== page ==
since the introduction of Christianity, and the divisions it caused during the time when colonialism became fully entrenched. The challenge of cultural development is still relevant today, and this book is a good start in initiating discussion as to how this conundrum can be resolved.

The book presents the problem in the form of two villages on opposite sides of a river in the Central Highlands of Kenya, one clinging to trad
Mar 17, 2020 rated it liked it
Shelves: 2020
I don't think the Goodreads summary people actually read the book. I'm also not sure about some of the other reviewers either. Saying this book is about female circumcision is like saying To Kill a Mockingbird is about Scout Finchlearning about shooting birds. It is a plot point and it is memorable,  but I wouldn't say that is what the book is about. 

The story is about how Africa is torn between its traditional ways, the Christian ways imposed upon it, and the need to find their own path. Circum
Nancy Freund
Jun 08, 2015 rated it really liked it
I was first recommended this author and this novel by three well-read Tanzanian friends, bought it immediately, but then set it aside. Recently a new friend from Nairobi said she considers Ngugi Wa Thiong'o the most authentic writer of Africa, and this is in fact her second choice novel among his works. (She praises 'A Grain of Wheat' first). But I finally read this one, and I'm glad I did.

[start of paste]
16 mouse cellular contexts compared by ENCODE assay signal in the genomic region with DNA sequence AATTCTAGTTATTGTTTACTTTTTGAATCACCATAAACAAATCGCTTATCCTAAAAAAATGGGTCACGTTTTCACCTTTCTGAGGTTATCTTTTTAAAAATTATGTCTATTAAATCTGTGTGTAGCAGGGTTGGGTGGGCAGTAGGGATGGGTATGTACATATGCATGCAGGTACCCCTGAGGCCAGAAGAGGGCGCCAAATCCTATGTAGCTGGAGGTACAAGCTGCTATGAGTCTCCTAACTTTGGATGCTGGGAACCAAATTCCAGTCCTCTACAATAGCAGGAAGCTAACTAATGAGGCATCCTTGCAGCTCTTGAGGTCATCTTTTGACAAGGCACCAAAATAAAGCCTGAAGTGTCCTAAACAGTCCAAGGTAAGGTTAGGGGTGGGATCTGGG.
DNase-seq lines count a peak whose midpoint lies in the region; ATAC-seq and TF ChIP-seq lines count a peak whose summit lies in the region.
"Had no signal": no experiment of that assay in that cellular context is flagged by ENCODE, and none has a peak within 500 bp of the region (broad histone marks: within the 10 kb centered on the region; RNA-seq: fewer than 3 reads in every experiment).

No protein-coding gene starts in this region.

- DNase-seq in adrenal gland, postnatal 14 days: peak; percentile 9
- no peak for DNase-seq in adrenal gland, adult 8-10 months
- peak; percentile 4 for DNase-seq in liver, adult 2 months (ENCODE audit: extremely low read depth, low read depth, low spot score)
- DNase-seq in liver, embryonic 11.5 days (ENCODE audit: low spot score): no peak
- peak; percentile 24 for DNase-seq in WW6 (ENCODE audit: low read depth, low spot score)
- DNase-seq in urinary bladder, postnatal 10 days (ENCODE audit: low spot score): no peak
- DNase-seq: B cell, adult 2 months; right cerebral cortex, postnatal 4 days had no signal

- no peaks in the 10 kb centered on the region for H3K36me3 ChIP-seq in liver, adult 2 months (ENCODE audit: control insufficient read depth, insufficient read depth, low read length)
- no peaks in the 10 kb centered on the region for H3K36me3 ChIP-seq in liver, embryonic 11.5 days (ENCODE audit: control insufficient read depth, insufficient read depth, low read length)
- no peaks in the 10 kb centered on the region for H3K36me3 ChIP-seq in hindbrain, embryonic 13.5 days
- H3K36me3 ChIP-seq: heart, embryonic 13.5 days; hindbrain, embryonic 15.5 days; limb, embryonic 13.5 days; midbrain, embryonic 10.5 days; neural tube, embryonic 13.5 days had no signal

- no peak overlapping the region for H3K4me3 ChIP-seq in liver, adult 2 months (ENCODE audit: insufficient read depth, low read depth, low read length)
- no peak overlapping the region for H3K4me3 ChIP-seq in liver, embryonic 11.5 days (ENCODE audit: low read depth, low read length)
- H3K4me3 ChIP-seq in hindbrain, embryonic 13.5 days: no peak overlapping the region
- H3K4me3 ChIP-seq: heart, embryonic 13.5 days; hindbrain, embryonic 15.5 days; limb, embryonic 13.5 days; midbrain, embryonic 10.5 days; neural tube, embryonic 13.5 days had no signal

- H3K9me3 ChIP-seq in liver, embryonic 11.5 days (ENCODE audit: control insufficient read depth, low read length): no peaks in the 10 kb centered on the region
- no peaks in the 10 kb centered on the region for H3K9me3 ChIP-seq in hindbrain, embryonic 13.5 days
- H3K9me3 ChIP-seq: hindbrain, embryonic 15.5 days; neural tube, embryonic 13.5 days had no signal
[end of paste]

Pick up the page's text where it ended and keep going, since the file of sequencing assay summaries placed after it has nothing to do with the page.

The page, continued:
This is not a Disney version of African culture, even as its plot would seem to follow a familiar narrative
Oct 23, 2011 rated it really liked it
This short novel is set in colonial Kenya, in an isolated region where two rival populations each live on a ridge separated by a river that nourishes—and erodes—the land of both communities. One community is mainly Christian, led by a local man who has embraced the colonialists' religion and rejects traditional values, particularly circumcision of young men and women; the other is based on tribal traditions, led by a group of elders and influenced by a young man who is descended from a rich line ...more
The River Between: A young strong man named Waiyaki (Wai- I shorten their names so I could remember them easier) who learns his heritage from his father Chege. The River is Honia it is the life blood for both villages that run along the ridges above the valley floor where the river flows. Wai's father wants him to go to the white men and understand their ways, but not take them on. Christianity is brought to Africa and has split the two village tribes led by Wai's father Chege and Joshua, Nyam's ...more
Stephanie Chia
Dec 04, 2016 rated it it was ok
An interesting glimpse into life on the ridges in the age of colonialism.

The characters had strong voices and it was easy to understand their perspectives, despite this book being written in third person. Not my usual genre, I read this as a literature text, which could make my review of this book biased, but I do think the story was a little monotonous if boring at times, but then again it is well written with good ideas.